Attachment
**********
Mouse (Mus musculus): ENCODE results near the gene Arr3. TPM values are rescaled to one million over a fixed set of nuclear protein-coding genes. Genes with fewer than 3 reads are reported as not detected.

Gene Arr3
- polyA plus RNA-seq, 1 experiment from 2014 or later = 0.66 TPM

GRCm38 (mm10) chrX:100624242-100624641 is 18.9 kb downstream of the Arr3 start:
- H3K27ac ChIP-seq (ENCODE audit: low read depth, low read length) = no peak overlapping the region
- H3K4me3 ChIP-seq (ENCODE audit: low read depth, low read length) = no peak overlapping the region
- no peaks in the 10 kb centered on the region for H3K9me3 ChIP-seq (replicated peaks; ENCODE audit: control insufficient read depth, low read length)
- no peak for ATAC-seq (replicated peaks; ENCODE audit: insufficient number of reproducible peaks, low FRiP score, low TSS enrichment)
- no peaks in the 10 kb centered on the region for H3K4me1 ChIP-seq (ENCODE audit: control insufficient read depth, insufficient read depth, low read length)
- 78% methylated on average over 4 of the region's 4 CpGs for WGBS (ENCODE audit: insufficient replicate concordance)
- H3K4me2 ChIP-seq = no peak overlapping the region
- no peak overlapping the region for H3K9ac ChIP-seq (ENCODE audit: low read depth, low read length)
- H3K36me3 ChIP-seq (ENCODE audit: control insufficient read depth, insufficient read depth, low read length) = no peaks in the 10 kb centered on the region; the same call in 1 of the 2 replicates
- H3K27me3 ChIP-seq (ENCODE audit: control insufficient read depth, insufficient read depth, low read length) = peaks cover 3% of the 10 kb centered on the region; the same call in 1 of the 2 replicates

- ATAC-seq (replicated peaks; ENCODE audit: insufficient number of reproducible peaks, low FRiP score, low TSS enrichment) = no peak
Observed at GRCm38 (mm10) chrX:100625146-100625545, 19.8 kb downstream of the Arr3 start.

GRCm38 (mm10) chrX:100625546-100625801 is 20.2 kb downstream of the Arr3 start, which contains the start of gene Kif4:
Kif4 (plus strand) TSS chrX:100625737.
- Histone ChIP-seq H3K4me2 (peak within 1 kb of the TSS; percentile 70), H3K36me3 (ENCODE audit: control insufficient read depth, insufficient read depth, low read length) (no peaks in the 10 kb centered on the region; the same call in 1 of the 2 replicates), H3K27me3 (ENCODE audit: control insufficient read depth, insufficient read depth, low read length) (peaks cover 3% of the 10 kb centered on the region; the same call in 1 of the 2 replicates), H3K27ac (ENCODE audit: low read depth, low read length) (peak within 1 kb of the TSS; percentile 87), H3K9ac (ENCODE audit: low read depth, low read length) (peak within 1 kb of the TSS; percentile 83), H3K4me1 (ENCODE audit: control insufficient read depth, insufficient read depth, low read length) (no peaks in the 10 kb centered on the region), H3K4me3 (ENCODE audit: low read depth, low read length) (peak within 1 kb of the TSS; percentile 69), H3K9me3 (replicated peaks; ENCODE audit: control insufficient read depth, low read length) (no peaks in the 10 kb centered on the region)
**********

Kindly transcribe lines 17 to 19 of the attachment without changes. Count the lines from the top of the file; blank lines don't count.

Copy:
GRCm38 (mm10) chrX:100625546-100625801 is 20.2 kb downstream of the Arr3 start, which contains the start of gene Kif4:
Kif4 (plus strand) TSS chrX:100625737.
- Histone ChIP-seq H3K4me2 (peak within 1 kb of the TSS; percentile 70), H3K36me3 (ENCODE audit: control insufficient read depth, insufficient read depth, low read length) (no peaks in the 10 kb centered on the region; the same call in 1 of the 2 replicates), H3K27me3 (ENCODE audit: control insufficient read depth, insufficient read depth, low read length) (peaks cover 3% of the 10 kb centered on the region; the same call in 1 of the 2 replicates), H3K27ac (ENCODE audit: low read depth, low read length) (peak within 1 kb of the TSS; percentile 87), H3K9ac (ENCODE audit: low read depth, low read length) (peak within 1 kb of the TSS; percentile 83), H3K4me1 (ENCODE audit: control insufficient read depth, insufficient read depth, low read length) (no peaks in the 10 kb centered on the region), H3K4me3 (ENCODE audit: low read depth, low read length) (peak within 1 kb of the TSS; percentile 69), H3K9me3 (replicated peaks; ENCODE audit: control insufficient read depth, low read length) (no peaks in the 10 kb centered on the region)